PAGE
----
Tag Archives: copyright reform

5 Take-Aways From The Music Copyright Report

(Originally published February 16, 2015 in Nekst.biz)

In early 2013, the House Judiciary Committee of the U.S. Congress began a comprehensive review of the U.S. copyright laws to determine if the current laws are still relevant and working in the digital age. The results of the music copyright study are presented in the Office’s 245 page report which was published on Feb. 5.

One very profound, but not surprising, statement the Copyright Office made in the report is this. “The Office’s review of the issues has confirmed one overarching point: that our music licensing system is in need of repair.” I would add to that; great need of repair.

I’ve read the full report. While it was not a page turner like Dan Brown’s “The Da Vinci Code”, it held my interest. This is real life, current, and very relevant to all of us in the music industry. It will likely impact our livelihood, and the future of music in the U.S.

(You can read the entire article at http://nekst.biz/5-take-aways-music-copyright-report/)

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The Copyright Laws…They Are A-Changin’

It is happening right now, at this moment. There is no denying it. The U.S. Copyright Law is going to be changed, and the process of review and comments has begun. Are you aware? Are you up to date? Would it impact you? Do you care?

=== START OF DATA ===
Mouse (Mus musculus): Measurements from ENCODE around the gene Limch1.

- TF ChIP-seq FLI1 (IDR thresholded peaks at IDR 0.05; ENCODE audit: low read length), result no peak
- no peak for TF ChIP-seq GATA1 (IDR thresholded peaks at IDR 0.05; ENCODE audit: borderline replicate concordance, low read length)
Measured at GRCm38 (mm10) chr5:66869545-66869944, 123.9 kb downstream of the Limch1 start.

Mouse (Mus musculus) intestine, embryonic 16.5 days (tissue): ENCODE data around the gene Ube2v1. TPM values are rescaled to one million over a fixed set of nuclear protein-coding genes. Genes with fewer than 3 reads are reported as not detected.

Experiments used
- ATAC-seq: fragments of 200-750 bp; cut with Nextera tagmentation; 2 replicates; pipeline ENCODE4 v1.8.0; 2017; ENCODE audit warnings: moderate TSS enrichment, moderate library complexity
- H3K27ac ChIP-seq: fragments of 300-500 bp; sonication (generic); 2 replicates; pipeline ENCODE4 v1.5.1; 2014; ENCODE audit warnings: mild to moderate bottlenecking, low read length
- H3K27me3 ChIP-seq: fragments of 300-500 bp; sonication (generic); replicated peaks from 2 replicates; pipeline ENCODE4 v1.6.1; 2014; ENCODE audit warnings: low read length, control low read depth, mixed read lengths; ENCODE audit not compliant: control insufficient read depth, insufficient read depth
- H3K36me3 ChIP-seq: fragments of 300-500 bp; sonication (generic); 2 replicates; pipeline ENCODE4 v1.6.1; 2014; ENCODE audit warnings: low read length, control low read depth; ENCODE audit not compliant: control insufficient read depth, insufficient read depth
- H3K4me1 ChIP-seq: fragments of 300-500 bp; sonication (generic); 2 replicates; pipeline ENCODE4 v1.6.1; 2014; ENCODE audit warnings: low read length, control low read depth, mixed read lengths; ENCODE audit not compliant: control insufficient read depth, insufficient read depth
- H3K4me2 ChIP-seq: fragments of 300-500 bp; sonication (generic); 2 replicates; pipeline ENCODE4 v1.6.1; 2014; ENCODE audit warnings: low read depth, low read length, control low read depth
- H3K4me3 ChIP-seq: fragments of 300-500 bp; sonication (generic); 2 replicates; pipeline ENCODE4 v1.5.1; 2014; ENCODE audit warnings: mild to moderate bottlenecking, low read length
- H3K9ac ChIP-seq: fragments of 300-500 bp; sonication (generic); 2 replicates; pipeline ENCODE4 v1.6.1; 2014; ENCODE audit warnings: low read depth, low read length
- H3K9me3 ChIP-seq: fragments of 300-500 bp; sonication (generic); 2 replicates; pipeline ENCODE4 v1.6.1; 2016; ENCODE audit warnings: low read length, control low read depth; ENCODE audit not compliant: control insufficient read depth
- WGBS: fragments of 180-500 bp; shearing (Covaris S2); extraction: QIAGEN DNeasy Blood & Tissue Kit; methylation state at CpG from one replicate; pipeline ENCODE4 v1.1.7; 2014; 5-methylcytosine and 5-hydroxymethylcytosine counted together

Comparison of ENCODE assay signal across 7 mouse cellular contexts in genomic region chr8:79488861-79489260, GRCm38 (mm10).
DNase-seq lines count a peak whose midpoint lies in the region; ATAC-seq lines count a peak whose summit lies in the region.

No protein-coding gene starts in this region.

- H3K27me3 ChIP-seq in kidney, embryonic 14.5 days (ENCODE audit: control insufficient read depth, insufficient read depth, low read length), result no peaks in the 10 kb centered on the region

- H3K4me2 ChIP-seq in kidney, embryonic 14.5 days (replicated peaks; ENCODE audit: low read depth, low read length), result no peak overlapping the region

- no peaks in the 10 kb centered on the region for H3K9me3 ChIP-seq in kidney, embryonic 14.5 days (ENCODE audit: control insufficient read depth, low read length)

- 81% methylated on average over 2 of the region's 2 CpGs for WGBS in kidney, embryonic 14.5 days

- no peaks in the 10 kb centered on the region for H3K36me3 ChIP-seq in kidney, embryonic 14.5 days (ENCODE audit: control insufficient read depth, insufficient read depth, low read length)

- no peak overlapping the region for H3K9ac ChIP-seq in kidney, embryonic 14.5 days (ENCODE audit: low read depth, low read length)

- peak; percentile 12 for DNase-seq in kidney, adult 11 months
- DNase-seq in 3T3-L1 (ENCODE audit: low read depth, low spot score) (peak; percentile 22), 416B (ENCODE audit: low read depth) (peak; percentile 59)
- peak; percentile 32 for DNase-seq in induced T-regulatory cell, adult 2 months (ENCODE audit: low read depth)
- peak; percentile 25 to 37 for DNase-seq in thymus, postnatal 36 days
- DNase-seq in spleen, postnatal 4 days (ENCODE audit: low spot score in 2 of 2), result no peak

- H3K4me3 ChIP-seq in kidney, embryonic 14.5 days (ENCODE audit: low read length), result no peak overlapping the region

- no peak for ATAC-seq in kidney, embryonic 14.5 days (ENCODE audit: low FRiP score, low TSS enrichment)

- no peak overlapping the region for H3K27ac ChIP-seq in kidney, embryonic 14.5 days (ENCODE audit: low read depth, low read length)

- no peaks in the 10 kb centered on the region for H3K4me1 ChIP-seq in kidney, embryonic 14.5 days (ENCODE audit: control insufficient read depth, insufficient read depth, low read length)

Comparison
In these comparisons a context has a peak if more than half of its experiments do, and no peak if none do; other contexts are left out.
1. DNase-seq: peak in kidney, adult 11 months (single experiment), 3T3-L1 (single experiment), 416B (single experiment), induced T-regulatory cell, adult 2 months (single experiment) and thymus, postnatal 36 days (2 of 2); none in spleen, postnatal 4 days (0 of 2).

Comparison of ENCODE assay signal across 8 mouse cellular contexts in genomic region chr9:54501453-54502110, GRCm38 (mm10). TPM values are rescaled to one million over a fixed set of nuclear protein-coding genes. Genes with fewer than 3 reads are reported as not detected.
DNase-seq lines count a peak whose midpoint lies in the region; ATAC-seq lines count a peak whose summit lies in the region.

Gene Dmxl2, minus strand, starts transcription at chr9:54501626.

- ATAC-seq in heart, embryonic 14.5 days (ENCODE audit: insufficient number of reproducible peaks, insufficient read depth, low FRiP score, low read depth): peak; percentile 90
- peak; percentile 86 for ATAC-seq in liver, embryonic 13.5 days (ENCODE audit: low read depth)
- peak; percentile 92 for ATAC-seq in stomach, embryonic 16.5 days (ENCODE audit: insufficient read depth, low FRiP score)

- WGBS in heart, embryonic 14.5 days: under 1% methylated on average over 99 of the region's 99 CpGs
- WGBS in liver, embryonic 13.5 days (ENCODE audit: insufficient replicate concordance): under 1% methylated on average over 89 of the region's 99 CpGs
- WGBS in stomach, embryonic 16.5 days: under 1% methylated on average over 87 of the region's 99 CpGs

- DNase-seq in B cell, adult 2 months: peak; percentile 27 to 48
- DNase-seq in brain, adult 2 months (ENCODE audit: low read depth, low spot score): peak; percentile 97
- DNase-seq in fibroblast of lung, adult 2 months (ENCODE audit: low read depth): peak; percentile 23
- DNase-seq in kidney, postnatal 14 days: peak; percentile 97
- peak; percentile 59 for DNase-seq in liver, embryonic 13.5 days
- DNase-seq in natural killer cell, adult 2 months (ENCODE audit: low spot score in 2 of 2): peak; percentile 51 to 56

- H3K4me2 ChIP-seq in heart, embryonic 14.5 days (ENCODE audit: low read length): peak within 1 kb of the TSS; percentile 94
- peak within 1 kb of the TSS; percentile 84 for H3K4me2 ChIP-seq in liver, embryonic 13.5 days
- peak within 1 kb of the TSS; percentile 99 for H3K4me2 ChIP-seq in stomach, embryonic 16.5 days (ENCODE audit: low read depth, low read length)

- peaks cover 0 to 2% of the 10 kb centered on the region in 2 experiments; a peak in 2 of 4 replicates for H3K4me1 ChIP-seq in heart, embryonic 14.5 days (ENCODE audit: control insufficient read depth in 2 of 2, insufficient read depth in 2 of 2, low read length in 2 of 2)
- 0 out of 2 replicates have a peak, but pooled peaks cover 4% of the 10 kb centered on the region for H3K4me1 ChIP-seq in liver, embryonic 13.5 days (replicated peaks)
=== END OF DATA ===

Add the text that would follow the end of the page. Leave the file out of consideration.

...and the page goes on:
If we are in any way affected by copyright law, I believe we have a responsibility, at this moment, to engage in the process. U.S. lawmakers, the U.S. Copyright Office, and industry leaders, are interested in what we, the stake holders, think. They are asking, they are inviting, and they are concerned. Are we ready to respond, or are we content with letting the changes occur without getting involved? If we don’t have the will to change it, we don’t have the right to criticize it.

This past week, The Copyright Office, on request of the House Judiciary Committee, was scheduled to take part in a roundtable discussion with music leaders in New York. Rep. Bob Goodlatte, the chairman of the House Judiciary Committee, has held six hearings on the Copyright Law since this past March. According to Maria Pallante, the Register of Copyrights, this is the most activity in copyright hearings “in a very, very long time.” Maria Pallante has presented her own call to copyright change in a lecture delivered on March 4, 2013 at Columbia University, called “The Next Great Copyright Act”, which she also presented to the House Judiciary subcommittee on Intellectual Property a few weeks later. Have you read it? Do you know what some of those changes she is exploring are? (You can read her full lecture at http://www.copyright.gov/docs/next_great_copyright_act.pdf ).